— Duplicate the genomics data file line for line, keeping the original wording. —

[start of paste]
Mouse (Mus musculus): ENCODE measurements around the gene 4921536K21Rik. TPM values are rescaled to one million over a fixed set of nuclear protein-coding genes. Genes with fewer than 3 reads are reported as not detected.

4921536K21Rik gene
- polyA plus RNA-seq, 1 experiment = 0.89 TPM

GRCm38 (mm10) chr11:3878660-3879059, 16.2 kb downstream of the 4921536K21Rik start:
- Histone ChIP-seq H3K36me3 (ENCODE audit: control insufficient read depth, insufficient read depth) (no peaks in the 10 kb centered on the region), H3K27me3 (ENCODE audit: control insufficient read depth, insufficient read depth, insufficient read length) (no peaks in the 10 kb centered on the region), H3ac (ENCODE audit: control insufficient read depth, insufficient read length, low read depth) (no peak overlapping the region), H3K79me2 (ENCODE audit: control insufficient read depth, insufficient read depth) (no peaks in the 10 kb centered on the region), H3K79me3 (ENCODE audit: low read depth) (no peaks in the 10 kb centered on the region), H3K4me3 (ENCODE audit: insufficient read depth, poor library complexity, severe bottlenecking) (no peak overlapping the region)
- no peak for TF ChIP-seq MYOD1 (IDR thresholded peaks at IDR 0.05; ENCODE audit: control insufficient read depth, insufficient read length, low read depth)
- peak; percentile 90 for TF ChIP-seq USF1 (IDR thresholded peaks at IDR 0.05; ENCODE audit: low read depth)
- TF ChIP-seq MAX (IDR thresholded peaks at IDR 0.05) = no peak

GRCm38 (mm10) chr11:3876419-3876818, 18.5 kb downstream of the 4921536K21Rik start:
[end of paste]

Mouse (Mus musculus): ENCODE measurements around the gene 4921536K21Rik. TPM values are rescaled to one million over a fixed set of nuclear protein-coding genes. Genes with fewer than 3 reads are reported as not detected.

4921536K21Rik gene
- polyA plus RNA-seq, 1 experiment = 0.89 TPM

GRCm38 (mm10) chr11:3878660-3879059, 16.2 kb downstream of the 4921536K21Rik start:
- Histone ChIP-seq H3K36me3 (ENCODE audit: control insufficient read depth, insufficient read depth) (no peaks in the 10 kb centered on the region), H3K27me3 (ENCODE audit: control insufficient read depth, insufficient read depth, insufficient read length) (no peaks in the 10 kb centered on the region), H3ac (ENCODE audit: control insufficient read depth, insufficient read length, low read depth) (no peak overlapping the region), H3K79me2 (ENCODE audit: control insufficient read depth, insufficient read depth) (no peaks in the 10 kb centered on the region), H3K79me3 (ENCODE audit: low read depth) (no peaks in the 10 kb centered on the region), H3K4me3 (ENCODE audit: insufficient read depth, poor library complexity, severe bottlenecking) (no peak overlapping the region)
- no peak for TF ChIP-seq MYOD1 (IDR thresholded peaks at IDR 0.05; ENCODE audit: control insufficient read depth, insufficient read length, low read depth)
- peak; percentile 90 for TF ChIP-seq USF1 (IDR thresholded peaks at IDR 0.05; ENCODE audit: low read depth)
- TF ChIP-seq MAX (IDR thresholded peaks at IDR 0.05) = no peak

GRCm38 (mm10) chr11:3876419-3876818, 18.5 kb downstream of the 4921536K21Rik start: